In the wake of last week’s startling upset of Eric Cantor, it would be easy to believe that the political middle will once again be left out in the cold. Yet something unique is happening this primary season. Political moderates, the perennial underdogs of party primaries, the forgotten footnotes to the partisan favorites, are mobilizing. It’s a trend across the country, seen not just in the Republican backlash against the tea party, but in independent candidates and unique, moderate Democrats.
Moderates are nothing new in American politics. Traditionally, moderate political thought has manifested itself in think tanks, organizations founded and designed to move their party to the middle after a particularly bad election year.
Moderate policy has also been traditionally viewed as a political necessity for candidates and incumbents elected in states where the opposing party holds the majority, or where political views don’t neatly align with party. This has manifested itself in coalitions like the Blue Dog Democrats and the Republican Main Street Partnership.
These Washington-based organizations have been on the decline for some time.
In 2011, both the DLC and the RLC dissolved. Members of the Blue Dogs and Main Street Partnership have been cannibalized by their own party, defeated, or chose not to run. Their membership is now a fraction of what it once was, and non-party-affiliated organizations like Common Sense Coalition have been left carrying the torch.
The result has been a marked increase in partisanship since 2006, as voters have been increasingly limited in their choices at the ballot.
Yet in 2014, moderate voters are reasserting their power.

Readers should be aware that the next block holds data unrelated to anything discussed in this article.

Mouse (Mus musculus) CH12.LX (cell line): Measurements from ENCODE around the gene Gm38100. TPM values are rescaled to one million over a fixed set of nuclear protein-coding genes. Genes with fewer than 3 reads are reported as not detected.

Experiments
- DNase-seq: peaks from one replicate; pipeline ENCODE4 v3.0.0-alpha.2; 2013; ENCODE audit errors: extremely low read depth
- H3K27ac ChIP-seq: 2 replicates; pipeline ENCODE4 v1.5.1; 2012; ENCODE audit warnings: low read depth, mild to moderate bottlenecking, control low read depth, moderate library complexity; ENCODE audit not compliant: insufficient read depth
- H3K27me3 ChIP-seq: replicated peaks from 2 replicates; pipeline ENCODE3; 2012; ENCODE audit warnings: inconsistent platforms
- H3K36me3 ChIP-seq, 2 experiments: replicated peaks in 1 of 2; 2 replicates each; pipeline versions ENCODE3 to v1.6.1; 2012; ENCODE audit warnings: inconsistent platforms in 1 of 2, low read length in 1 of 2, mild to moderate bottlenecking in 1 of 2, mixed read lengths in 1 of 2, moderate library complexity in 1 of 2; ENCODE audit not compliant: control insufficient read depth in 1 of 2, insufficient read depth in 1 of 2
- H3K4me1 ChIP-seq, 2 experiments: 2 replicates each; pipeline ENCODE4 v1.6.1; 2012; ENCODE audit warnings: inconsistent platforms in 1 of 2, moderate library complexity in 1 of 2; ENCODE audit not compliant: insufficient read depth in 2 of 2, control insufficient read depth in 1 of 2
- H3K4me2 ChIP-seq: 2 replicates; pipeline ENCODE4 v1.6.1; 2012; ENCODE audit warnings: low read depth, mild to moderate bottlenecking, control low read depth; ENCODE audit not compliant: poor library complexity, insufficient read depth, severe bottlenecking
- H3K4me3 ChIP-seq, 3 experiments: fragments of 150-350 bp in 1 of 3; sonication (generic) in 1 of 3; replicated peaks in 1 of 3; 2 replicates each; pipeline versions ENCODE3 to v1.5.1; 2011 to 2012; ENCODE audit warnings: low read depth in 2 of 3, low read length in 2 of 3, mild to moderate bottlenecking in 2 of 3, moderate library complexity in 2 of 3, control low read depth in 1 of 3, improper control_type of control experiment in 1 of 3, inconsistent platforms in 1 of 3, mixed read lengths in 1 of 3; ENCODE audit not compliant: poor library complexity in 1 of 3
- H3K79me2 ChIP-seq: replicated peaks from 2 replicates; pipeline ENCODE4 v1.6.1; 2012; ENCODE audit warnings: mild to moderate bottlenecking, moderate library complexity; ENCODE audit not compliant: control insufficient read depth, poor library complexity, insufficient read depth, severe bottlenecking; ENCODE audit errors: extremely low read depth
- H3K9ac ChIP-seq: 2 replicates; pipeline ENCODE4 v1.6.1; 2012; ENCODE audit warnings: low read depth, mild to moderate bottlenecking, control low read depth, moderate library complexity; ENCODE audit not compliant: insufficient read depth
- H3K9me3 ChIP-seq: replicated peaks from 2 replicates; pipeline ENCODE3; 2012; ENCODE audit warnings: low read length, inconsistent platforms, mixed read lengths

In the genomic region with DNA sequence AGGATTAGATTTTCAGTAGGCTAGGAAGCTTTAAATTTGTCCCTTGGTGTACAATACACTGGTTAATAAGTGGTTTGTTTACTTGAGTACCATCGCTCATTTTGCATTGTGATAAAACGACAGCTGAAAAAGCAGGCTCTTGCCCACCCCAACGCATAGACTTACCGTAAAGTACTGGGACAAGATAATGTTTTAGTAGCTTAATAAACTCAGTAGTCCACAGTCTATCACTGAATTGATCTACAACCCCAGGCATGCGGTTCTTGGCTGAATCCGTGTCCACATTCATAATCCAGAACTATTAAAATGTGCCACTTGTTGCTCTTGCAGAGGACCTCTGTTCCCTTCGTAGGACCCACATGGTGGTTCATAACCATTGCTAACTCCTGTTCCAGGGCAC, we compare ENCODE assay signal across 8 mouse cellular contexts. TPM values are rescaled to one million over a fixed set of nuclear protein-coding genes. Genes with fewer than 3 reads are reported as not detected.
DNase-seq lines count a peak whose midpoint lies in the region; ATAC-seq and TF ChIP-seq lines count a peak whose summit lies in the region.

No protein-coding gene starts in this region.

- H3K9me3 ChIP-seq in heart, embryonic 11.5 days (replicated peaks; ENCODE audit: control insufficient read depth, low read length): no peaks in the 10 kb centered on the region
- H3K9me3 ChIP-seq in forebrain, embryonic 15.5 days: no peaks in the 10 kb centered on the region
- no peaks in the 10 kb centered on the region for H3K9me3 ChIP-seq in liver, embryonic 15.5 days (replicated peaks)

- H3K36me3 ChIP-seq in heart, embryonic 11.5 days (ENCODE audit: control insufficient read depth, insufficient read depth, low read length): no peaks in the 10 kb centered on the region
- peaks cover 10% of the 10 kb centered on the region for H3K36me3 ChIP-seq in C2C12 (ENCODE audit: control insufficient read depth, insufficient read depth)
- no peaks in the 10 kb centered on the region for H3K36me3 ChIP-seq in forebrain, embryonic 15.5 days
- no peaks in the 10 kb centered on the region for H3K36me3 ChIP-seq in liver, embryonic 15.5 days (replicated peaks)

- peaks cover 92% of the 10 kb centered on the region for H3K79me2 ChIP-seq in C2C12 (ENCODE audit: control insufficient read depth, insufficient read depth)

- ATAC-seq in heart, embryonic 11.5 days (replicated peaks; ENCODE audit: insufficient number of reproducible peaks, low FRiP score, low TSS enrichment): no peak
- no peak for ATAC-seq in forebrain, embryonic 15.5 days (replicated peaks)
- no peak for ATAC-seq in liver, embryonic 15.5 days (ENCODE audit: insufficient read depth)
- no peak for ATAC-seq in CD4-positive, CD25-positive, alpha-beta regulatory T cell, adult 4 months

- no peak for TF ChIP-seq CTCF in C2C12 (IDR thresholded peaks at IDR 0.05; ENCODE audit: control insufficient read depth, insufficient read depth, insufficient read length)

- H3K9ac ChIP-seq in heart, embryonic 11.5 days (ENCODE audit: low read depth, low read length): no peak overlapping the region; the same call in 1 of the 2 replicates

Moderate candidates are appearing on the ballot in Maine, Iowa, California, South Dakota, Pennsylvania, Florida, Georgia, Montana, and elsewhere. Whereas in the past, a moderate turn was promoted by party establishments to compensate for electoral losses, in 2014, moderate candidates represent business-friendly Democrats, socially-inclusive Republicans, independents, and everything in between.
In California, former San Diego City Councillor and mayoral candidate Carl DeMaio is now running against the Democratic incumbent in California’s 52nd Congressional District. As an openly gay Republican, DeMaio has drawn national attention, but it is in his policy views that he cuts against the grain of the Republican party. While taking a pro-business tact, his approach to social issues — keeping the government out of the bedroom — is unique among mainstream Republicans.
It is not just Republicans who are moving to the center.
In California’s 17th Congressional District, Ro Khanna, a former deputy assistant secretary at the U.S. Department of Commerce, is taking a pro-business innovation approach to policy against incumbent Democrat Mike Honda, who is rated the most liberal congressman by the National Journal. It is exceptional that a Democrat would challenge a seven-term incumbent Democrat by running to the center, not the left.
Both DeMaio and Khanna soared through their respective primaries, defeating tea party candidates to pass through their state’s top-two primary system and on to the general election.
Moderate candidates don’t necessarily have to win to have an impact on the election.